The Omega Octant runs from the Void in the Omega Sector through the Psi, Chi and Phi Sectors (though Phi is mostly off the detailed Omega map, as Delta is in the Alpha Octant), and is detailed in a series of Star Fleet Battles modules (and a playtest pack for Federation Commander). Over two dozen empires have operated in this region; some remain a factor in the Octant throughout the modern era, others rise at an early time only to be crushed or sidelined, while still others only enter the scene at a later point in history. Notable powers include the Mæsron Alliance (a union of several species, like the Federation and ISC; its rise, collapse and renaissance helped define the Octant's history), the Trobrin Empire (composed of silicon-based life forms, who consider a 'Silicate Plan' to rule the galaxy as their only insurance against domination by 'carbonites'), the Probr Revolution (a species of genetically uplifted salamanders with an anarchist bent, who rose against their creators, then used their technology to forge their own empire), the Drex Unity (A civilization of artificial intelligence who dedicate themselves by defend their creator's homeworlds against any threat), the Sigvirion Expansion (a species of living viruses that take over and use other species as their hosts), and the Federal Republic of Aurora (a collection of exiles from several Alpha Octant empires, involuntarily transferred to the Omega Octant and forced to find their own way amidst the warring factions of Omega).[16]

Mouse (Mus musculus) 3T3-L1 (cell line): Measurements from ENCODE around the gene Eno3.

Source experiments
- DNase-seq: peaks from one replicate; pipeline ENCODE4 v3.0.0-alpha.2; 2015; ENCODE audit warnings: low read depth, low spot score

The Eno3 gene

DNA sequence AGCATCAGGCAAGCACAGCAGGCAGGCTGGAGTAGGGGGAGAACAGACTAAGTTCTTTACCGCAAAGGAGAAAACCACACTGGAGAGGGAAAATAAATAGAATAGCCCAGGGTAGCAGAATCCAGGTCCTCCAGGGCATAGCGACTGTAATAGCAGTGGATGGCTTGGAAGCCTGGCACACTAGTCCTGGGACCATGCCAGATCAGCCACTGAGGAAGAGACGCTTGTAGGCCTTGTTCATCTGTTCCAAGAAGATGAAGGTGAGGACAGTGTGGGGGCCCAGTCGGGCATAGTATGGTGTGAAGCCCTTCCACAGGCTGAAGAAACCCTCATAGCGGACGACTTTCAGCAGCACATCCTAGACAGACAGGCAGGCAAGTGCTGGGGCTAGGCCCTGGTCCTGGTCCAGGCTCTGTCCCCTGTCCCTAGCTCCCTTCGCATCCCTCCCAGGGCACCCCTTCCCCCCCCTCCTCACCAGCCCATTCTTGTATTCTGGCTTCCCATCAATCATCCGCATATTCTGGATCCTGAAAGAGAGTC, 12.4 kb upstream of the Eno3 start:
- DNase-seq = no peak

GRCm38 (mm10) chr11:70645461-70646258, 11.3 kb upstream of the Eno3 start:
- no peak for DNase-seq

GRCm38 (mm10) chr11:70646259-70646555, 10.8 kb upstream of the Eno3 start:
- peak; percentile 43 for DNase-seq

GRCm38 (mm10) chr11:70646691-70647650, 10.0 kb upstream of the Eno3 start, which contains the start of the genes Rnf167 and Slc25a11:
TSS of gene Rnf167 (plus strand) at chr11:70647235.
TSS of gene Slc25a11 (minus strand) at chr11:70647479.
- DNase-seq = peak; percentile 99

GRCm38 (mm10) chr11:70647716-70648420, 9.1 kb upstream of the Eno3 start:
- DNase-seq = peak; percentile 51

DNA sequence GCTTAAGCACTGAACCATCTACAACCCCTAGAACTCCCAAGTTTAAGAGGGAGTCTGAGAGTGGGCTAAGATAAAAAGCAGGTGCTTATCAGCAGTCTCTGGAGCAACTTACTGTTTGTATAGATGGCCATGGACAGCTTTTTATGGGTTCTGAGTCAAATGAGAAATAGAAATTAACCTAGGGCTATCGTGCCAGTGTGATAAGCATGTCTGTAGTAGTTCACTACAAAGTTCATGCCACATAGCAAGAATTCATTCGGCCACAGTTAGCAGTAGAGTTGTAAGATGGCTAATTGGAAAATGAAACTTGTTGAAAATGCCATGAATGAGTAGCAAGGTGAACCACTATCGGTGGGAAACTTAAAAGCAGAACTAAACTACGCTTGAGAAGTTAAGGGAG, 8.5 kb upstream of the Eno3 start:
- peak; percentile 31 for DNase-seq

Other galaxies[edit]

Andromeda Galaxy[edit]

So far, only one empire has been revealed as originating from M31, but it has made quite an impact on the Star Fleet Universe...

Andromedan Invaders